[ed - This morning I thought about this more and realized that even if you buy his argument, it's still pretty weird: why should the guy who *aims a camera* get the copyright monopoly? Why not teams? Venues? Players? -cd]
More meaty material, including transcribed floor testimony on the proposed Broadcasting Treaty by Cory for EFF, Robin Gross for IP Justice, and Jamie Love for the Civil Society Coalition, here.
Later: A few personal observations from Cory @ BoingBoing: "There's no transparency into this process for most of the world. The doors are locked, the minutes are sealed, and you need to be accredited just to sit in the room."
We've done a bit of that before in this forum, but ILAW alum Clancy Ratliff and others have since contributed quite a bit more to the discusssion. Here's a quick overview for those of you who missed the action:
Walking the Walk: Copyfighters and Their Weblog Software: "Now, I don't want this to sound like some group admonishment/harrassment. I'm sure everyone has a good reason why they use non open source software. But that mindset is one of the difficulties of the copyfight: convincing the non-copyfighter that taking the extra effort to use open source or publish open content is worth the effort in helping to build a free culture. So, I hope copyfighters will see that in publishing their discourse on the web that it's important not just to talk the talk, but also to walk the walk."
Defining "Copyfighter": "I define it rather broadly: To me, a copyfighter is someone who engages in conversations on authorship and intellectual property...Moreover, copyfighters look at our current copyright model -- automatic copyright, life + 70 years as soon as the content is put into a fixed medium -- and express some kind of qualm about it; they think it should change in some way."
Open Source Party Line: "Those who've studied the radical tradition might acknowledge that the first sign a cultural or political movement has become genuinely widespread is its politicization in the development of a party line...I might suggest that drawing a party line -- telling people that if they're in favor of open source, they have to use open source software -- is a fine way to get people to say, 'OK. I guess I'm not in favor of open source, then.'"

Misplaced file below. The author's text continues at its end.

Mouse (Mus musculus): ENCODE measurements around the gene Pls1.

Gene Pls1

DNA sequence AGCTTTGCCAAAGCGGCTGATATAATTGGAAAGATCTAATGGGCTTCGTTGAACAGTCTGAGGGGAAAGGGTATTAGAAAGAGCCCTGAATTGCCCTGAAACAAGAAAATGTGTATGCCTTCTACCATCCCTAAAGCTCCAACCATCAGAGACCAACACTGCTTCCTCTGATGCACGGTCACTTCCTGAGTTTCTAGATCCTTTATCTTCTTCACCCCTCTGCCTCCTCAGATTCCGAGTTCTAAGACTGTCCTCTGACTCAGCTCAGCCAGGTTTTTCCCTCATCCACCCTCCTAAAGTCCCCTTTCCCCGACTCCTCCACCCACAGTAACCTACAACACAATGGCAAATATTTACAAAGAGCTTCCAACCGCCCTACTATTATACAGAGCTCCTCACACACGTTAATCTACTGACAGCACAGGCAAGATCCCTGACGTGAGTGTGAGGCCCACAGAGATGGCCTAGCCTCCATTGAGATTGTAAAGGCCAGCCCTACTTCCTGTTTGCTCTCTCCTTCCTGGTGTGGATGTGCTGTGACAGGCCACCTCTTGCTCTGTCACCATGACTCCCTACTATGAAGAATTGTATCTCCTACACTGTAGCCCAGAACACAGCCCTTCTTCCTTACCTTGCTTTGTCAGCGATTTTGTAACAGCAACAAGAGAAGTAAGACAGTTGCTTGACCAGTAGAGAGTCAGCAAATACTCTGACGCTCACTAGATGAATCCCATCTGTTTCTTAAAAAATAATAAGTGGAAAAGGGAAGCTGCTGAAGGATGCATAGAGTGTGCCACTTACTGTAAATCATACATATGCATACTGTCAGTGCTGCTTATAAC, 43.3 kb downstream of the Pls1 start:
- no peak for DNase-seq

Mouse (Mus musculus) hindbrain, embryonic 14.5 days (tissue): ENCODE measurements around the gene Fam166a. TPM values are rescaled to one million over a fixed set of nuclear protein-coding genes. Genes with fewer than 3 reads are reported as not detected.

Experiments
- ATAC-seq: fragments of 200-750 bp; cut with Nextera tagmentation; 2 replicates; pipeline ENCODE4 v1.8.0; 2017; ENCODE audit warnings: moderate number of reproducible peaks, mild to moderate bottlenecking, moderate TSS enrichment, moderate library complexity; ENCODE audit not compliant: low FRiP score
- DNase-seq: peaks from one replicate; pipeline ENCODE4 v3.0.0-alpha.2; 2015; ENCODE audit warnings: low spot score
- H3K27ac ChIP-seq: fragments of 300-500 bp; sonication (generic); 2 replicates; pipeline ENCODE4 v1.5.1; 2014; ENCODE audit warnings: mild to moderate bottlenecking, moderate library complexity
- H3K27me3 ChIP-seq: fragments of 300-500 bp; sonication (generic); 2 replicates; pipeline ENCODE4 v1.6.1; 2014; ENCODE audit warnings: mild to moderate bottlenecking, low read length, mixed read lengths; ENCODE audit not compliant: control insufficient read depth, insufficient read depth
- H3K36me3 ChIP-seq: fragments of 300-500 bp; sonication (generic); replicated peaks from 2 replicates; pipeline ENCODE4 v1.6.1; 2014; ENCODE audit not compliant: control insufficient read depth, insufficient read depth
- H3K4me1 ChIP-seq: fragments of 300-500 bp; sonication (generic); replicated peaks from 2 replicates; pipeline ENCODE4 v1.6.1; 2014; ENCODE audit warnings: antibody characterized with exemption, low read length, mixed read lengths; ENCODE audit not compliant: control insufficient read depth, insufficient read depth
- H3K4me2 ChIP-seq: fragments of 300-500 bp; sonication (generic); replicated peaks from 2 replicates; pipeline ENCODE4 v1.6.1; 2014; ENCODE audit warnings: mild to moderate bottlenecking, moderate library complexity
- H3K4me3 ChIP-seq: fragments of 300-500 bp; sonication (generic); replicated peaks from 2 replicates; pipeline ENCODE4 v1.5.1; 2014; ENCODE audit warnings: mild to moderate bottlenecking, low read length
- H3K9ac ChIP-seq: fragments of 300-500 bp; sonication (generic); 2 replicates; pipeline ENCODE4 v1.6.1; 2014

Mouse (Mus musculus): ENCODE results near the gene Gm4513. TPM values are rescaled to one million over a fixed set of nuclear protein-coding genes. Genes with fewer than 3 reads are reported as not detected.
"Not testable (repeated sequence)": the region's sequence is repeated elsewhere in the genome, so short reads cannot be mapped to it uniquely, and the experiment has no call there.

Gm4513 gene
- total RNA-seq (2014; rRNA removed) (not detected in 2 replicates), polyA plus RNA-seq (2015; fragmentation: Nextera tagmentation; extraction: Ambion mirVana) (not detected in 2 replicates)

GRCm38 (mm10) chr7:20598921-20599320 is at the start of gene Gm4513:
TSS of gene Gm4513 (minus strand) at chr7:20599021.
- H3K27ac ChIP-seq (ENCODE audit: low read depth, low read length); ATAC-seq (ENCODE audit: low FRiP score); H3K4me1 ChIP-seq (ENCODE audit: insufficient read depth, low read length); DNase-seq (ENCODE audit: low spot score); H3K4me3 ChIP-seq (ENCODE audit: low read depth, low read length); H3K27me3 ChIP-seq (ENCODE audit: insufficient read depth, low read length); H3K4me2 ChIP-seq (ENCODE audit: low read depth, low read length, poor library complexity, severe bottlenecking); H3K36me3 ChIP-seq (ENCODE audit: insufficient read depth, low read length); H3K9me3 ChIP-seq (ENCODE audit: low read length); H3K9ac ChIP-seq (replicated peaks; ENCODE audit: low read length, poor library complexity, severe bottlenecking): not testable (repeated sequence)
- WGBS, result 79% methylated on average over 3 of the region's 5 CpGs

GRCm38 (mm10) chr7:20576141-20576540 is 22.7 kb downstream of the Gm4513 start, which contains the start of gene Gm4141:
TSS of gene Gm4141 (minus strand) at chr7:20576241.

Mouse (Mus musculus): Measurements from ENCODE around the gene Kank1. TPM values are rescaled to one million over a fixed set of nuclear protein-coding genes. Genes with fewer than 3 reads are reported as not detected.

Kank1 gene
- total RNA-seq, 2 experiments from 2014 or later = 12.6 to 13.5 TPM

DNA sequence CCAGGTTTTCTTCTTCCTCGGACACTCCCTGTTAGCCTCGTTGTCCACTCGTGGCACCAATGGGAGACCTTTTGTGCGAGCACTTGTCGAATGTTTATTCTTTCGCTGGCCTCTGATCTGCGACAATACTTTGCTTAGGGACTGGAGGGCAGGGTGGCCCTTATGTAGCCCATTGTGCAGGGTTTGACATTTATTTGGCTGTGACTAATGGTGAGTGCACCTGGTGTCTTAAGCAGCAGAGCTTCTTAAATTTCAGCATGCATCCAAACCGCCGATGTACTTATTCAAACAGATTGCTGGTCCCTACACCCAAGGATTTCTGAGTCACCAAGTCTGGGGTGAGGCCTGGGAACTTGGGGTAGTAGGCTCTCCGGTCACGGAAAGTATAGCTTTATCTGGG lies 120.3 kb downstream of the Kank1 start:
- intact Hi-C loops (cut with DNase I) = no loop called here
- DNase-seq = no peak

Alienating Potential Allies: "Yes, I think that generally, people should use open source software and should allow derivative works of their content if possible, but not because someone's a poseur if he or she doesn't do those things, or that it's an all-or-nothing matter."
This thoughtful piece by Robin Cook Peek is a must-read for two reasons: it serves as a useful nutshell description of the battle for open access to scholarly publishing and as a demonstration of its urgency. The news hook is that publishing giant Reed Elsevier has decided to allow authors who publish in its scholarly journals to "self-archive" -- specifically, "to post his version of the final paper on his personal website and on his institution's website." Provided, that is, that the final paper is an MS his own word document or text file rather than HTML or PDF downloaded from the official website.
Peter Suber, a leader in the Open Access movement, calls this "the breakthrough that it seems to be." While it may not provide scholars worldwide with the most ready, optimal access to the final, peer-reviewed piece, it nevertheless remains possible for the dedicated student to find, use and cite these materials. At the same time, however, it falls short of the definition for open access formulated by the Budapest Open Access Initiative, which advocates for the "free availability on the public Internet, permitting any users to read, download, copy, distribute, print, search, or link to the full texts of these articles, crawl them for indexing, pass them as data to software, or use them for any other lawful purpose, without financial, legal, or technical barriers other than those inseparable from gaining access to the Internet itself."
Today, for the first time, someone got upset at us for using one of their images in a 70 word blog post that is sending dozens of people a day to their website. Im trying to explain to the person that well take it down if they want, even though we could use a thumbnail/cropped photo by the fair use provisions as reports, but that we would rather work with them to come to a partnership.
Calacanis is right that blogs have not been hit too hard on the copyright issue so far but that is likely to change - especially for money-making blogs such as Calacanis'. Unfortunately, his solution for the image problem isn't too hot:
As a group we need to set a standard when using other peoples photos. Perhaps we should all agree that we wont use more then 50% of the original photo, cropping out the rest. Nick does this on Fleshbot all the time. Now, granted it is because of the design and to keep the site more work friendly, but I think he is on to a model of fair use for bloggers. Also, we could agree that no photo will be over 300x300 pixels and that any time you use an image you should link back to the source (we do this already, as almost everyone does).
It is clear to me that the basic software concept is a no brainer and even a necessity in our increasingly unwired world. After all, there are many obvious legitimate uses for such a service. Anytime people gather physically such software would be very useful in transfering all sorts of files and information. Papers and notes can be zapped around during meetings, conferences and class. For more examples of non-music related uses, see Social Twister: Pocket Rendezvous: Spawning Connectivity.